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The state of disgruntled employees: Three ways to halt the flight or fight response

By Workplace
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About a third of the workforce is routinely unhappy with their work. Of these, a handful choose to fight (in the form of a blow-up or argument at work), while a larger number choose flight (in the form of an exit to another job, even if it pays less), says Alexander Hiam, author of Business Innovation For Dummies (Wiley, May 2010) as well as the authoritative [span style="font-style: italic;"]American Management Association textbook Motivational Management.

[/span] Hiam, a UMass Business School lecturer and leadership consultant to Fortune 500 companies and government agencies, says the biggest proportion of unhappy employees choose a third and less healthy biological response to stress, freezing, or feeling helpless and stuck and unable to do anything about a bad job situation.

“These people come to work dutifully each day, but they have built a shell around their emotions and are keeping their heads down and trying to avoid further pain,” says Hiam. “The problem is that they think there’s nothing they can do to improve their own situation. This makes them unable to see anything else with optimism, either. So they are chronically uncreative and resist changes, including any efforts to innovate.”

Unhappy, negative employees are just as common in the management ranks as at lower levels, too.

“In the leadership training I do in both private sector and government workplaces across the U.S., I see a lot of managers whose attitudes are negative as well. They may not be in the spotlight, like a front-line employee (customer service, flight attendant, etc), but they are just as likely to be unhappy with their situation and unable to see any positive way out. This negative mindset is unfortunately stimulated by economic recession, which tends to spread a pessimistic pall over the entire workforce.”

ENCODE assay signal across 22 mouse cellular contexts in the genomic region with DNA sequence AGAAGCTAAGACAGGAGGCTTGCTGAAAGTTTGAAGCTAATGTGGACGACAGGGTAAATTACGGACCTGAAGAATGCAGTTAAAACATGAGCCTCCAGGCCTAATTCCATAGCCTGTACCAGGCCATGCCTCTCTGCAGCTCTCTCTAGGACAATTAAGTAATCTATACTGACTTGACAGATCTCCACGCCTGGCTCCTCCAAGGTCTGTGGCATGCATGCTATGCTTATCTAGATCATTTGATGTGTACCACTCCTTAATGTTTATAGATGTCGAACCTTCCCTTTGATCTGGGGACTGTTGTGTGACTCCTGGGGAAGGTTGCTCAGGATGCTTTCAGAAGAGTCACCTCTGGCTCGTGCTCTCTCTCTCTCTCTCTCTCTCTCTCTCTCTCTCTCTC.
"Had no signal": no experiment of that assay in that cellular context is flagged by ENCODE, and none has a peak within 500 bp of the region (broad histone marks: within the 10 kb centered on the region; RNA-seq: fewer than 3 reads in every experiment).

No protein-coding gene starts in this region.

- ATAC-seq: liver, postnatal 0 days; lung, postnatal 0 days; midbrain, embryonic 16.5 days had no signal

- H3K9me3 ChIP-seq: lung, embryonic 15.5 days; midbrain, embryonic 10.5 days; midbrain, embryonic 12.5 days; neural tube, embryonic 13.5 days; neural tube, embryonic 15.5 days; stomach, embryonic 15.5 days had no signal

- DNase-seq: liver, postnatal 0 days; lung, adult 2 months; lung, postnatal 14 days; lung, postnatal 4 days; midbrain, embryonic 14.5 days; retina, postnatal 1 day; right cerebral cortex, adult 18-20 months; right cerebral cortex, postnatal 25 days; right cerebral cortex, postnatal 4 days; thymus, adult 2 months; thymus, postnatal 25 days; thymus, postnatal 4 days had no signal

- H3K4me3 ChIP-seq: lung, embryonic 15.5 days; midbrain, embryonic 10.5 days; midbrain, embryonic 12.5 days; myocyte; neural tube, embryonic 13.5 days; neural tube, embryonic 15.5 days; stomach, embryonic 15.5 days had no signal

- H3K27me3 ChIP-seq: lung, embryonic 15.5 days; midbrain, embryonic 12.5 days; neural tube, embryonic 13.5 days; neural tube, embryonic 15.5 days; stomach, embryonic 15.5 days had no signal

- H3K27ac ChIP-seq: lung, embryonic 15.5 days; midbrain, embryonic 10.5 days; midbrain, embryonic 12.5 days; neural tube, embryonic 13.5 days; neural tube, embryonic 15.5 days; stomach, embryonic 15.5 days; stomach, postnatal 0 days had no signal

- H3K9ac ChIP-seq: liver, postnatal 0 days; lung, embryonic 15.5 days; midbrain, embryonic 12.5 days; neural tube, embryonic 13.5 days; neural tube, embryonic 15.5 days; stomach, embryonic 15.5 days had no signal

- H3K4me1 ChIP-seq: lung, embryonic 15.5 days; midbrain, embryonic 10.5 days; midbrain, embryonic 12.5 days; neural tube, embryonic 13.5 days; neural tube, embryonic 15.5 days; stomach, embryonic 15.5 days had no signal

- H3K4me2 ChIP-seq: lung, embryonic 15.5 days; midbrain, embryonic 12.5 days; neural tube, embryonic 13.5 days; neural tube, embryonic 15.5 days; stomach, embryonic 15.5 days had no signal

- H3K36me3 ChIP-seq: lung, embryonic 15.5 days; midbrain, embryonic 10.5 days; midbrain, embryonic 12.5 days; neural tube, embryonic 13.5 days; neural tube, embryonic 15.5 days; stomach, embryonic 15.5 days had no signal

“If left to their own devices, the millions of unhappy employees will continue to resist change and find it impossible to focus on fresh ideas and approaches to their work,” he says. “They are a huge hidden barrier to innovating our way out of the current economic stagnation. The nation is like a stag in the headlights, and somebody who isn’t frozen needs to give it a kick in the right direction.”

But the emergency exit is not the right direction; it fails to resolve any of the underlying problems in a positive way.

“This is an essential moment for leadership to step forward and take charge by creating a sense of positive forward momentum instead of waiting to see who goes postal or pulls the nearest emergency exit lever.”

To motivate frozen, unhappy employees and create positive momentum again, Hiam suggests this three-step process:

  1. Collect a list of problems and complaints from all your employees, and share your findings rapidly so everyone can see what the dominant issues are.
  2. Form innovation squads to pull enthusiastic employees into the process of generating good new ideas and approaches based on the findings, making the criteria clear in advance for practical, doable proposals so that the teams don’t feel let down later if their million dollar project doesn’t get funding.
  3. Implement the top idea at once, the second-best idea shortly thereafter, and so on, until at least five good ideas are in place and functioning well, then repeat the process.

“The trick to making this process produce positive momentum is to do it rapidly,” says Hiam. “Set a faster pace than employees are used to, and you’ll help get things moving again in all aspects of work. Innovating benefits employees and their employers not just by producing improvements, but also by building momentum and setting an exciting pace that draws people out of their slumps.”

For every employee who visibly chooses a fight or flight response – or combines them in a showy exit down the emergency chute – Hiam says there are hundreds of thousands with similarly negative attitudes who do not take any action at all.

“Personally, I’d rather see employees taking action of some kind, than simply doing nothing at all. Inaction is a deadly state, and it spreads a feeling of hopelessness that is the biggest barrier to innovation and success right now.”


Alexander Hiam is a leading innovation expert and the author of more than 20 books on innovation, marketing and creativity, including Business Innovation for Dummies (Wiley, June 2010), a how-to guide that offers practical techniques for stimulating imagination and developing ideas into successful innovations. A lecturer at the business school at the University of Massachusetts, Amherst, he has consulted with many Fortune 500 firms and large U.S. government agencies (including the U.S. Coast Guard’s Leadership and Management School, the U.S. Senate, and the City of New York).  Online at www.alexhiam.com and www.supportforinnovation.com.

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